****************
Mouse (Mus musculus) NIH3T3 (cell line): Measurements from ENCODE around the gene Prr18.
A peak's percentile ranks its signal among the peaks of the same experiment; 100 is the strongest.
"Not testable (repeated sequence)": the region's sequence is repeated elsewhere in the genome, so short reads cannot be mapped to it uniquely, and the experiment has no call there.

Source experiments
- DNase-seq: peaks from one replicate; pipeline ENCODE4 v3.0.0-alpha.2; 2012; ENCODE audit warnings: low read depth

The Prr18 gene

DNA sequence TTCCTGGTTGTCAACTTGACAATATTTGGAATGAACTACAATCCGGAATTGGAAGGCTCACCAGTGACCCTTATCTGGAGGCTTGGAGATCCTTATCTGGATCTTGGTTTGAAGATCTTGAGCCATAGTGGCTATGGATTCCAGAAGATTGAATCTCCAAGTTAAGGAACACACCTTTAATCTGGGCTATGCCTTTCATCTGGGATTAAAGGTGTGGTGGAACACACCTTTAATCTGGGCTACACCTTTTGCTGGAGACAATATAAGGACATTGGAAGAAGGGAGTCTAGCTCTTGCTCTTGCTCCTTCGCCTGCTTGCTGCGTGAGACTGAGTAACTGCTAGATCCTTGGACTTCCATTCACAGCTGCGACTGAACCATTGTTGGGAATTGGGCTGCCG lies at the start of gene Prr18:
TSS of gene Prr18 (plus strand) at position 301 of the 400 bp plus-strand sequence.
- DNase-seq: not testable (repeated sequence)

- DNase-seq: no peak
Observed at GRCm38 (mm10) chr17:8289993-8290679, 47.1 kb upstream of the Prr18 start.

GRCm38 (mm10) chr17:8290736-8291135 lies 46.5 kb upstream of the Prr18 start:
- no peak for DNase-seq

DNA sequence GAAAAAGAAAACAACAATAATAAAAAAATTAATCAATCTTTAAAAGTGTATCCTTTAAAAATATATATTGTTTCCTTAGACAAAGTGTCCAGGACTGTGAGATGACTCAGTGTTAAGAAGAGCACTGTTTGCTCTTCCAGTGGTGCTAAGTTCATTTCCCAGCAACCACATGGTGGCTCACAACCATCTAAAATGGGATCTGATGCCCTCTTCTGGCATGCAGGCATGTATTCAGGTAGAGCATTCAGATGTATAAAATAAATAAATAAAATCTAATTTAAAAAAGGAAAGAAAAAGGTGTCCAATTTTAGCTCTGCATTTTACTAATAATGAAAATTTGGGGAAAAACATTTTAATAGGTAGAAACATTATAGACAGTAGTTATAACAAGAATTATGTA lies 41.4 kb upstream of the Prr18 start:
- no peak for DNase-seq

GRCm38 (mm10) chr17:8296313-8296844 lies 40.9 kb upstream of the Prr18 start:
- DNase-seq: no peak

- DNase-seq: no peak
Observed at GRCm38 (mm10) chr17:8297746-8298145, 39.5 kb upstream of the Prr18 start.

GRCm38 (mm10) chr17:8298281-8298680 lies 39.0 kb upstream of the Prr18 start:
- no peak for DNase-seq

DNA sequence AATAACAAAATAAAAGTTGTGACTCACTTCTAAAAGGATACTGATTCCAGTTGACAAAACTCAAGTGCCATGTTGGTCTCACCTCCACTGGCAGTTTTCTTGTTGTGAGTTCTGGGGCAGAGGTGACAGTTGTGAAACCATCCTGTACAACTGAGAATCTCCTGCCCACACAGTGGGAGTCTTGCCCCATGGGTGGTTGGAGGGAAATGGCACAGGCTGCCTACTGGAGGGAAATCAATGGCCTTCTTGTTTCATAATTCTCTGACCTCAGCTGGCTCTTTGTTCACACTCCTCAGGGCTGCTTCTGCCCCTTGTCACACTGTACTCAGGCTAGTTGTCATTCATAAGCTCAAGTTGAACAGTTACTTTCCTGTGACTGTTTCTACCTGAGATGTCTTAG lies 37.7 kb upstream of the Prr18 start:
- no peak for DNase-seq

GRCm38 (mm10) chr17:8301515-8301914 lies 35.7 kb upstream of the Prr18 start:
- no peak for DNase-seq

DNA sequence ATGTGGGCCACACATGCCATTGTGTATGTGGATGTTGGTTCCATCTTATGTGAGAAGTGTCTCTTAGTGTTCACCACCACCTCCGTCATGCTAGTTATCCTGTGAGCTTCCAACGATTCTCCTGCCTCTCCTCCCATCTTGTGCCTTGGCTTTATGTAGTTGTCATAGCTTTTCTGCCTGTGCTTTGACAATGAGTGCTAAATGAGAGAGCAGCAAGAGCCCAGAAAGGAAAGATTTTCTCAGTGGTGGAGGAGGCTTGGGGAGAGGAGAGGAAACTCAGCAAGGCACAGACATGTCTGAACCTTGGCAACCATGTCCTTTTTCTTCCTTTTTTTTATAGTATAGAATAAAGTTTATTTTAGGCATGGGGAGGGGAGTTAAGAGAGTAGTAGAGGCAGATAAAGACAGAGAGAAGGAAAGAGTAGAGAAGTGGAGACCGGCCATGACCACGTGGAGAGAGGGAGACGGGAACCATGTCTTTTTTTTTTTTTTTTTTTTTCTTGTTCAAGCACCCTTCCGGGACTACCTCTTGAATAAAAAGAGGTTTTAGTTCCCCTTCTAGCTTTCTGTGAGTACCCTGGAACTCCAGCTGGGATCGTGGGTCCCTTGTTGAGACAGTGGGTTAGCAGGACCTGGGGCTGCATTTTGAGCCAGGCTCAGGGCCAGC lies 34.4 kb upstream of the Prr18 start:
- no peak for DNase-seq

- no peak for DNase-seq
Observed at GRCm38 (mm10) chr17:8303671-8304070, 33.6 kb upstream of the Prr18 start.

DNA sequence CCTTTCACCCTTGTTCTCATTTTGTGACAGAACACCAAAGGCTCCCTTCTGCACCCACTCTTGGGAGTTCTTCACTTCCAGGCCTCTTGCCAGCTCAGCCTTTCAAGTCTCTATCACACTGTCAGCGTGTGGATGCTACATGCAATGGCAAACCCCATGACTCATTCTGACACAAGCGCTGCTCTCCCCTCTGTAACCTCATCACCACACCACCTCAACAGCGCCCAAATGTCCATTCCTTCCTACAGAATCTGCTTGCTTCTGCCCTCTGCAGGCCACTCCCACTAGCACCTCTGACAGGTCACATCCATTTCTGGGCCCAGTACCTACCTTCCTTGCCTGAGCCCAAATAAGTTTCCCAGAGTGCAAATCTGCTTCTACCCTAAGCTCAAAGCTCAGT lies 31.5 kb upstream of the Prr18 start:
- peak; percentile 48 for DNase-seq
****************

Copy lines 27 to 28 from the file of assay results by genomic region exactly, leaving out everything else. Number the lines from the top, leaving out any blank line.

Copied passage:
- no peak for DNase-seq

- no peak for DNase-seq